Come From Away: Musical Review

Rating: 5

By Richard Barber

A Canadian feel-good musical about the collapse of the Twin Towers arrives in London, having been deluged in awards and judged not just feel-good, but feel-fabulous? Surely not. It sounds like a contradiction in terms. Even vaguely bad taste.

How wrong I was. It had escaped me that 7,000 passengers and crew in 38 airplanes from all over the world landed in Newfoundland when all flights were halted following the 9/11 terrorist attack. The townsfolk of Gander, a backwoods Nowheresville, with a population of just 10,000, where there are only two policeman and everyone knows everyone’s business, have only hours to prepare for the arrival of thousands of scared, bewildered, exhausted ‘plane people’. 

The miracle is that the good old Ganders opened their homes and their hearts to these strangers. Very ordinary people, caught up in an extraordinary moment, demonstrated the power of human kindness, the pleasure of giving – clothes, loo-paper, beds, showers, comfort, whiskey, barbecues  and, above all, their time – without counting the cost. There’s a particularly poignant moment when a Canadian suddenly clocks that he can communicate with a foreign couple who don’t speak English by opening their own Bible at Philippians and pointing to the verse ‘Be anxious for nothing’. It gives the piece the feel of a Biblical parable.

Christopher Ashley’s assured, pacy production has a striking down-to-earth rusticity and ordinariness, with just a few chairs rearranged to create planes and bars. Unapologetically unsophisticated, yet simultaneously polished and professional are very much the keys in which married Canadian couple Irene Sankoff and David Hein have written the book, music and lyrics. It is pitch-perfect in every way, from the folksy Irish music played on pipes, fiddles and drums to the hoe-down dancing and stomping.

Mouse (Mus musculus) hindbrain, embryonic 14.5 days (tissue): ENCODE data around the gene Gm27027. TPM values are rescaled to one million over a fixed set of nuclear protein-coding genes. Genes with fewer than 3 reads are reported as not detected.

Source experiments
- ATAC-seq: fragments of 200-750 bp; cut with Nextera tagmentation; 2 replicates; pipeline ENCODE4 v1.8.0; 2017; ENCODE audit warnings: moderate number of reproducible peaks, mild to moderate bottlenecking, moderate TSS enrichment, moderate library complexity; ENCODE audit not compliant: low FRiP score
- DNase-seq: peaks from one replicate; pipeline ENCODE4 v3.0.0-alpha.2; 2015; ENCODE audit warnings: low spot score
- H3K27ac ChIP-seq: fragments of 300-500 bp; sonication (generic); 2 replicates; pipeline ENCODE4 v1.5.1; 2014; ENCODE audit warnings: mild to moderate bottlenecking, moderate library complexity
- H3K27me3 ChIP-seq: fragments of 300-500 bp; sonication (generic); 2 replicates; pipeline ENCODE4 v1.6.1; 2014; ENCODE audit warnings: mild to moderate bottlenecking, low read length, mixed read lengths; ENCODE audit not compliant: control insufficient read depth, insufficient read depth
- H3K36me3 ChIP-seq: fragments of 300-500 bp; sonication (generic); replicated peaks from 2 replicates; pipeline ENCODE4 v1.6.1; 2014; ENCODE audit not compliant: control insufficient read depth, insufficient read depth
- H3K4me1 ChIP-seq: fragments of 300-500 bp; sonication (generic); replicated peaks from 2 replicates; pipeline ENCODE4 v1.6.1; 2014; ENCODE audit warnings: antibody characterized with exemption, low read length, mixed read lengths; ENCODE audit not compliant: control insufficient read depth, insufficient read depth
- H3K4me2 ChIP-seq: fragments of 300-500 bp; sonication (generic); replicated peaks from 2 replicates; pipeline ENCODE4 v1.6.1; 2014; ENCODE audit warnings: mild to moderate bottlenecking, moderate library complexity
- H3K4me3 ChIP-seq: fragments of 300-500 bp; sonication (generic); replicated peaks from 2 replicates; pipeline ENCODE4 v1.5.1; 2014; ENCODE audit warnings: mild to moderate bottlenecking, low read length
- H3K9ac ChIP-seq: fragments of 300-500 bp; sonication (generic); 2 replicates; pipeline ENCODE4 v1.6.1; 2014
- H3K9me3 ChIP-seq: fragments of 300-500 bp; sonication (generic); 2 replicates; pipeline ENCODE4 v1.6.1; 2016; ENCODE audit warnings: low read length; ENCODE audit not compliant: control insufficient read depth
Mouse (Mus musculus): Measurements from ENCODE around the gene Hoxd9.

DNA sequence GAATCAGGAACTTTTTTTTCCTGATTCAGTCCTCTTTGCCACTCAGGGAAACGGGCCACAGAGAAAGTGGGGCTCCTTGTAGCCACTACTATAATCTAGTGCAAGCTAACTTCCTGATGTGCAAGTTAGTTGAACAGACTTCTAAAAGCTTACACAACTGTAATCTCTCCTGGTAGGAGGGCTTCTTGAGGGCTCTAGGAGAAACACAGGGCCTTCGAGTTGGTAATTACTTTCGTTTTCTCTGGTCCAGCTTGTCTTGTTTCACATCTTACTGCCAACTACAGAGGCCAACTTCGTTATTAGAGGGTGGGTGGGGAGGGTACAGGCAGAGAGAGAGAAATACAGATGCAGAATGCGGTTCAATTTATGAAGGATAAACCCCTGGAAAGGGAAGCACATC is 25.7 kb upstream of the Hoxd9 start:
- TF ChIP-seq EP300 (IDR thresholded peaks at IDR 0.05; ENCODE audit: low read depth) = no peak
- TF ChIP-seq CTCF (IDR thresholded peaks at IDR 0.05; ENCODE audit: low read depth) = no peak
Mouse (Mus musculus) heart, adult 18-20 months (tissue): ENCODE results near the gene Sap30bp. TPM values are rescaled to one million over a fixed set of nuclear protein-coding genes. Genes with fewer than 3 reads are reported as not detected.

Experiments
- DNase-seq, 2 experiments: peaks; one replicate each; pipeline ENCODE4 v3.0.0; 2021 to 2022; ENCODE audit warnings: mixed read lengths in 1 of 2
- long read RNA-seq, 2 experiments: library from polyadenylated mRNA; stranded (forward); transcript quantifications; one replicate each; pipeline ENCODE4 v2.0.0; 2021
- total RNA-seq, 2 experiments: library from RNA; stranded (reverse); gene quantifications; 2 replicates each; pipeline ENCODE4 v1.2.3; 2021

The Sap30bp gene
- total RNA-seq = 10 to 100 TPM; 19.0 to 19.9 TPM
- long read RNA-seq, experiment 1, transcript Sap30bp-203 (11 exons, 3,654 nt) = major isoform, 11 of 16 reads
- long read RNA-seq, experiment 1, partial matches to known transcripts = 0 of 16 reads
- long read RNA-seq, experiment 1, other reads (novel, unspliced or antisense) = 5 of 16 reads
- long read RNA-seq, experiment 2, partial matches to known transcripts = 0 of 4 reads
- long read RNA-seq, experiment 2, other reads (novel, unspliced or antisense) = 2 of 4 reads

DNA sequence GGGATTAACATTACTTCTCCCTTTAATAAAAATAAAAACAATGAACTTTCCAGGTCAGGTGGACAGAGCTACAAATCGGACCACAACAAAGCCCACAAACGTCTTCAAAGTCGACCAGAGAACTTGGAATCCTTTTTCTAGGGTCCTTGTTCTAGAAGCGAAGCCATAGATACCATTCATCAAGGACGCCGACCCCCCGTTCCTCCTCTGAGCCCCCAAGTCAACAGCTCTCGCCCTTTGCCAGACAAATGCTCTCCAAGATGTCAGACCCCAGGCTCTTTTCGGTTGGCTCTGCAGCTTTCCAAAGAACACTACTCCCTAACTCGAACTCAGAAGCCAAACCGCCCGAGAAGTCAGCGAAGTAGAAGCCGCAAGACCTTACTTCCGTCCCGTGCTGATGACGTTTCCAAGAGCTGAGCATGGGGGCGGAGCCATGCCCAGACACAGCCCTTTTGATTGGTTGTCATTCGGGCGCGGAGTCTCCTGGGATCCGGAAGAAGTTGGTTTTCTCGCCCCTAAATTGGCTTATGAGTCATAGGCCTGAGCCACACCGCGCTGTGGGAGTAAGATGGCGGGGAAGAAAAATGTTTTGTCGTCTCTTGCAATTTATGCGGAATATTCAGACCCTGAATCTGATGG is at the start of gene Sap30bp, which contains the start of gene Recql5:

Nothing is glamourised. Nor generalised. A diverse and dazzlingly talented dozen switch between playing the hosts and their guests. Little by little some of the characters come into sharp focus. Hannah (a moving Cat Simmons) is the mother of a New York firefighter who isn’t answering his phone. Her heartbreaking song, I Am Here, captures her desperate longing to be there looking for him. She and Beulah (Jenna Boyd), mother of a Newfoundland fireman, strike up a deep friendship. Texan divorcee Diane (Helen Hobson) and gauche British oilman, Nick (Robert Hands), fall in love. (Spoiler: they married and have lived happily ever after.) In the terrific Me and the Sky, Beverley (a belting Rachel Tucker) tells her trailblazing story of becoming the first female pilot in the US. 

One minute you will be tapping your feet; the next mopping your tears. The final song, Something’s Missing, includes the line ‘Something’s changed, something’s rearranged.’ A quietly life-changing show.  

Phoenix Theatre, London WC2H, booking until 15 February 2020: 0844-871 7629,